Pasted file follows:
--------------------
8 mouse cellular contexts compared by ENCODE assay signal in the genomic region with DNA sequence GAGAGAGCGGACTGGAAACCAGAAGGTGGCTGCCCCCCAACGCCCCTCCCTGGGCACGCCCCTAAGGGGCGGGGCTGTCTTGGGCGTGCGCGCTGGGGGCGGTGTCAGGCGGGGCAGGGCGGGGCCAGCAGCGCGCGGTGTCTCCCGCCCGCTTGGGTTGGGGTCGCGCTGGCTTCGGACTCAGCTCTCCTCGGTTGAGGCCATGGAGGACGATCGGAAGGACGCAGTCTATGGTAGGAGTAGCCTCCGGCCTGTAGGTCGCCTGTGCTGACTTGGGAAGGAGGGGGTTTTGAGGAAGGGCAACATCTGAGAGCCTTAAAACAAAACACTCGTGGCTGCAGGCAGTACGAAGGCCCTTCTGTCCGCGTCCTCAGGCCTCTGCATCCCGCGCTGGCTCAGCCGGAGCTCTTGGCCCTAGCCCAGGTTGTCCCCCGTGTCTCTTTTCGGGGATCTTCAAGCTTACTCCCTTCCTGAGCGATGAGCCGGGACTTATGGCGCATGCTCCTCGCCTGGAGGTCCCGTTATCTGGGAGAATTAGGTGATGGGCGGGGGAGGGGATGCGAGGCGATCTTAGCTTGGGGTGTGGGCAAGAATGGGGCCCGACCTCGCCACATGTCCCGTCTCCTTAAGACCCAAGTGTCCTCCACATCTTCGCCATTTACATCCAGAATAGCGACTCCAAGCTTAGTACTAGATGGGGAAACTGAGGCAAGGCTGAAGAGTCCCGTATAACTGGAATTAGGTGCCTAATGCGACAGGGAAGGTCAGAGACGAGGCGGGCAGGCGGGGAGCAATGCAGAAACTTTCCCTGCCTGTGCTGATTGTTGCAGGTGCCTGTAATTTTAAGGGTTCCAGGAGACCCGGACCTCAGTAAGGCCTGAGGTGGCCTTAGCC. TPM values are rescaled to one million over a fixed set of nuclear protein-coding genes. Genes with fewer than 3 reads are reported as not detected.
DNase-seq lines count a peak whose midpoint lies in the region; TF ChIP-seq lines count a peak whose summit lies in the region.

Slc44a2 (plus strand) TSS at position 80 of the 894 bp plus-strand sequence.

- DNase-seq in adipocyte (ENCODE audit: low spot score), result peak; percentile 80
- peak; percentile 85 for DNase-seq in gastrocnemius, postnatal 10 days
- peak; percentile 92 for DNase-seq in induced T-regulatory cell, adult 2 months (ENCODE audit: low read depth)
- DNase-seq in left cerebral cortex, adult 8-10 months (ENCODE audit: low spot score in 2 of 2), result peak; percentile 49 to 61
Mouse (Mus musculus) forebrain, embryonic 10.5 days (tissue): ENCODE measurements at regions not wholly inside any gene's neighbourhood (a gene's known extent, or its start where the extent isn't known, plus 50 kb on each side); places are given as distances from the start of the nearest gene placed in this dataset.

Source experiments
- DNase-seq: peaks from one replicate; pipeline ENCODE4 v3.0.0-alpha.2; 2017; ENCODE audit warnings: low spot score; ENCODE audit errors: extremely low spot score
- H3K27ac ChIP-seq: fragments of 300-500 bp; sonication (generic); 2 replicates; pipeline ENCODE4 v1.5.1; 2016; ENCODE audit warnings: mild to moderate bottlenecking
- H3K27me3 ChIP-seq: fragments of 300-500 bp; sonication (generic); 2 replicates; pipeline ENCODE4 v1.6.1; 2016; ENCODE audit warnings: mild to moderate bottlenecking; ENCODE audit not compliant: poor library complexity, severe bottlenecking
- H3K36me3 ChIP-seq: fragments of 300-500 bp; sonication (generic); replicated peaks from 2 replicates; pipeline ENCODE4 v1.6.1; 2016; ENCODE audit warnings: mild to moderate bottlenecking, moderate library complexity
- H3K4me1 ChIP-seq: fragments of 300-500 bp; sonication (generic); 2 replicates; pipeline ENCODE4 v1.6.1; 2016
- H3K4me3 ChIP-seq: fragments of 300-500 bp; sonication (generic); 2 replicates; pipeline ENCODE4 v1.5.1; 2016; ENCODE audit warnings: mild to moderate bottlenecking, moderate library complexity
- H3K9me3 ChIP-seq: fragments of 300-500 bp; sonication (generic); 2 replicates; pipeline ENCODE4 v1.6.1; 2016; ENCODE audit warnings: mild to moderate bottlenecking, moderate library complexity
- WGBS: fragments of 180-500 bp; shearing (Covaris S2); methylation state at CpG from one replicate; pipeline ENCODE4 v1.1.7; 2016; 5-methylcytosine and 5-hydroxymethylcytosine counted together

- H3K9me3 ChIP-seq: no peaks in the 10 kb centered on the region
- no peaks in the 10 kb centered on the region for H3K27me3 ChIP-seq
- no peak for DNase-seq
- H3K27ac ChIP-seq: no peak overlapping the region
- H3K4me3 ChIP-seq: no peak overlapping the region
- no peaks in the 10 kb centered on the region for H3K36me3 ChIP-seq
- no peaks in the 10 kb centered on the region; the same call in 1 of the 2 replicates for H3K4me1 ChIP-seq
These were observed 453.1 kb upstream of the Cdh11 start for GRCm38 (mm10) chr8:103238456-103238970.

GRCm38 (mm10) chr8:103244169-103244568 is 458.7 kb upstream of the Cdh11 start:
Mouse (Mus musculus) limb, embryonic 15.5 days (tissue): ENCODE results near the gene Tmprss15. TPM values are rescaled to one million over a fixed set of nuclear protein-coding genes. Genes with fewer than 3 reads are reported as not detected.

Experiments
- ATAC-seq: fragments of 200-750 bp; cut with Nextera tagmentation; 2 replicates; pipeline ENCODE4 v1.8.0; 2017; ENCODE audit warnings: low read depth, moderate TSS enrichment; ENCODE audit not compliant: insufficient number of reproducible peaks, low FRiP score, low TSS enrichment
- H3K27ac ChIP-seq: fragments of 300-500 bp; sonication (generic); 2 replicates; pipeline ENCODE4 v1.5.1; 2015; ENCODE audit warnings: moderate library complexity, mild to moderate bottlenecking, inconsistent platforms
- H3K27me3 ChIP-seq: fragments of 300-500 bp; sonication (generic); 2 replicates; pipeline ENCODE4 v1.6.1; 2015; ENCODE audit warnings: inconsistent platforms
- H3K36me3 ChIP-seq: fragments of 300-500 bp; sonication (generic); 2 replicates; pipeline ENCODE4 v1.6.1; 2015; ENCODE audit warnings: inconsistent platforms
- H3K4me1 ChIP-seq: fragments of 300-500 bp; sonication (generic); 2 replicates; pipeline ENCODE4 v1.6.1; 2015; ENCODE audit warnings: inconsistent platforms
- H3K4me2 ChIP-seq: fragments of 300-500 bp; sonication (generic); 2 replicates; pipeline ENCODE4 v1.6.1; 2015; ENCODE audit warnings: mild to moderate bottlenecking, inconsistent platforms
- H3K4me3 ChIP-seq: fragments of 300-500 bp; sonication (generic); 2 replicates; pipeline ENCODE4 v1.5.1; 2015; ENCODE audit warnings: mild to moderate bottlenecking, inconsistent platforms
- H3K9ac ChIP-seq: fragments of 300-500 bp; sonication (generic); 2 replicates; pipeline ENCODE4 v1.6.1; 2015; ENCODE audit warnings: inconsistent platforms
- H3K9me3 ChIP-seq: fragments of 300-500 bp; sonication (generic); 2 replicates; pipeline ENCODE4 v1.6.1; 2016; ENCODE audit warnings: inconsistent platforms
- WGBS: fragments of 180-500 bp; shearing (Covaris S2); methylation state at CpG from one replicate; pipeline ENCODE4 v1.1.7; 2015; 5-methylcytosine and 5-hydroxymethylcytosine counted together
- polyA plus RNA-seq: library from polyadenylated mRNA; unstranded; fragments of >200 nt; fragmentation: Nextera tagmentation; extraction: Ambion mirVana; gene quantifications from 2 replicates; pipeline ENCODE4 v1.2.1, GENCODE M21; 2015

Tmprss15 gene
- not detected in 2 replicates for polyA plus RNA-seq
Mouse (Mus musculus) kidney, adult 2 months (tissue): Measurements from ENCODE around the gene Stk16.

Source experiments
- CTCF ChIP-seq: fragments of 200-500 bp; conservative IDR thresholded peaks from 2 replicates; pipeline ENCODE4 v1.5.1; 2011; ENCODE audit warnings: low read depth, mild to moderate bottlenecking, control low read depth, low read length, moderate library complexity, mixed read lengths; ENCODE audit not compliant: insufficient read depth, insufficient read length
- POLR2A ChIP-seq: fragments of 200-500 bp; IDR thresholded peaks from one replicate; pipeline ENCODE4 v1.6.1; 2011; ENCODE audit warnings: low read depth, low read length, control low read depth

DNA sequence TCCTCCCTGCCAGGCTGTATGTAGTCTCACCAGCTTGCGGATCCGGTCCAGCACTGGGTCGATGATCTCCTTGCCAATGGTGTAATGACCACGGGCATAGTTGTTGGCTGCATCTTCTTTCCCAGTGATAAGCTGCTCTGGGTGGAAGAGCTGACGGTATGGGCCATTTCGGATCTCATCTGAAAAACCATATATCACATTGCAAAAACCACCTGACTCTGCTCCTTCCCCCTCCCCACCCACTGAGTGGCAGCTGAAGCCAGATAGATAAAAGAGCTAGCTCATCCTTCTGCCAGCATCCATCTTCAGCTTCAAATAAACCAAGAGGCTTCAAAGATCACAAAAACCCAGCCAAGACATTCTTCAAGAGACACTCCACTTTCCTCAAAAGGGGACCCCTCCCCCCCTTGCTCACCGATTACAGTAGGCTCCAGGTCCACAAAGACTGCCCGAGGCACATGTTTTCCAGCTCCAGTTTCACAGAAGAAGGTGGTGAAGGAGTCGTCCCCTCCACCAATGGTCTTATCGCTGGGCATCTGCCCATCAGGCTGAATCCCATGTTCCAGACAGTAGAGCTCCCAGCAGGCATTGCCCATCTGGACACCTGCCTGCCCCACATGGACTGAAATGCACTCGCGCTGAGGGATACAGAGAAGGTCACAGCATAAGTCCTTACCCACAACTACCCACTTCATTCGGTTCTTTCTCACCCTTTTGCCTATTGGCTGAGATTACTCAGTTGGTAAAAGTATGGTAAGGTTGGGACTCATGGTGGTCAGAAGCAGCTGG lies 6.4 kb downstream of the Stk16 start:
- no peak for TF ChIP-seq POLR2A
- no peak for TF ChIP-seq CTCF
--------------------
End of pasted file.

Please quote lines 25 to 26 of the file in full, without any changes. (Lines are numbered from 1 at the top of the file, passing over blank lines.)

These were observed 453.1 kb upstream of the Cdh11 start for GRCm38 (mm10) chr8:103238456-103238970.

GRCm38 (mm10) chr8:103244169-103244568 is 458.7 kb upstream of the Cdh11 start: